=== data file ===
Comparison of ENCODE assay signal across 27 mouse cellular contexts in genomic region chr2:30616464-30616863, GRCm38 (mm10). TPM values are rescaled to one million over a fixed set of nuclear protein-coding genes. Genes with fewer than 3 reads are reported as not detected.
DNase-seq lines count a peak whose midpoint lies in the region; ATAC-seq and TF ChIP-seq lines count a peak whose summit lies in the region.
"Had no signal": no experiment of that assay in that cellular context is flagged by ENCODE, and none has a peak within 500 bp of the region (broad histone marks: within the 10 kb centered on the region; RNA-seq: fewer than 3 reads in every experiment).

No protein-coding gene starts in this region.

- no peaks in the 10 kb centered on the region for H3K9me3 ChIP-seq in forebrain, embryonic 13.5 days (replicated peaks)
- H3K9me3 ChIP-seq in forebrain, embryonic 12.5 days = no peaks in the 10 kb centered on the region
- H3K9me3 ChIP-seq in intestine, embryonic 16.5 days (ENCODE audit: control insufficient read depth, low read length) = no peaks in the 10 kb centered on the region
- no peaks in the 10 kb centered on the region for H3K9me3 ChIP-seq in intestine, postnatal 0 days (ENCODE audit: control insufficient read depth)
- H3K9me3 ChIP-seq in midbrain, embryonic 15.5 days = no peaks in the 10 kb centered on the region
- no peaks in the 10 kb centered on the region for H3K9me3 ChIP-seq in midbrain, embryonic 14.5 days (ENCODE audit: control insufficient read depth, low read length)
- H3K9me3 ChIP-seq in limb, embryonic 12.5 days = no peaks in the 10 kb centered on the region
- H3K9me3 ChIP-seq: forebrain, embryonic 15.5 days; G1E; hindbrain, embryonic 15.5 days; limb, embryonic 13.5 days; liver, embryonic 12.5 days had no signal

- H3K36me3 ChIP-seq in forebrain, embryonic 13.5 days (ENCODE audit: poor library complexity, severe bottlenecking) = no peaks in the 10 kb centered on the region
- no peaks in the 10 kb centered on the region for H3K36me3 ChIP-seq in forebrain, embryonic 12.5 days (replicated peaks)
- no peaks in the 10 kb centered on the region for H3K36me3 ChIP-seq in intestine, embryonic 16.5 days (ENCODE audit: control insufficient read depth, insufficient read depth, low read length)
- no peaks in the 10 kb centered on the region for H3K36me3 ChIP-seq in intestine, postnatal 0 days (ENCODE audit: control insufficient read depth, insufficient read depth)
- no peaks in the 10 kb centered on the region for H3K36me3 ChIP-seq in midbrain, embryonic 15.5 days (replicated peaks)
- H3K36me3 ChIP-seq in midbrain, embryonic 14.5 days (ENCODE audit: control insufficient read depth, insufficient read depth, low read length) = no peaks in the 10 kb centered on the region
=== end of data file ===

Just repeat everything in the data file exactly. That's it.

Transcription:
Comparison of ENCODE assay signal across 27 mouse cellular contexts in genomic region chr2:30616464-30616863, GRCm38 (mm10). TPM values are rescaled to one million over a fixed set of nuclear protein-coding genes. Genes with fewer than 3 reads are reported as not detected.
DNase-seq lines count a peak whose midpoint lies in the region; ATAC-seq and TF ChIP-seq lines count a peak whose summit lies in the region.
"Had no signal": no experiment of that assay in that cellular context is flagged by ENCODE, and none has a peak within 500 bp of the region (broad histone marks: within the 10 kb centered on the region; RNA-seq: fewer than 3 reads in every experiment).

No protein-coding gene starts in this region.

- no peaks in the 10 kb centered on the region for H3K9me3 ChIP-seq in forebrain, embryonic 13.5 days (replicated peaks)
- H3K9me3 ChIP-seq in forebrain, embryonic 12.5 days = no peaks in the 10 kb centered on the region
- H3K9me3 ChIP-seq in intestine, embryonic 16.5 days (ENCODE audit: control insufficient read depth, low read length) = no peaks in the 10 kb centered on the region
- no peaks in the 10 kb centered on the region for H3K9me3 ChIP-seq in intestine, postnatal 0 days (ENCODE audit: control insufficient read depth)
- H3K9me3 ChIP-seq in midbrain, embryonic 15.5 days = no peaks in the 10 kb centered on the region
- no peaks in the 10 kb centered on the region for H3K9me3 ChIP-seq in midbrain, embryonic 14.5 days (ENCODE audit: control insufficient read depth, low read length)
- H3K9me3 ChIP-seq in limb, embryonic 12.5 days = no peaks in the 10 kb centered on the region
- H3K9me3 ChIP-seq: forebrain, embryonic 15.5 days; G1E; hindbrain, embryonic 15.5 days; limb, embryonic 13.5 days; liver, embryonic 12.5 days had no signal

- H3K36me3 ChIP-seq in forebrain, embryonic 13.5 days (ENCODE audit: poor library complexity, severe bottlenecking) = no peaks in the 10 kb centered on the region
- no peaks in the 10 kb centered on the region for H3K36me3 ChIP-seq in forebrain, embryonic 12.5 days (replicated peaks)
- no peaks in the 10 kb centered on the region for H3K36me3 ChIP-seq in intestine, embryonic 16.5 days (ENCODE audit: control insufficient read depth, insufficient read depth, low read length)
- no peaks in the 10 kb centered on the region for H3K36me3 ChIP-seq in intestine, postnatal 0 days (ENCODE audit: control insufficient read depth, insufficient read depth)
- no peaks in the 10 kb centered on the region for H3K36me3 ChIP-seq in midbrain, embryonic 15.5 days (replicated peaks)
- H3K36me3 ChIP-seq in midbrain, embryonic 14.5 days (ENCODE audit: control insufficient read depth, insufficient read depth, low read length) = no peaks in the 10 kb centered on the region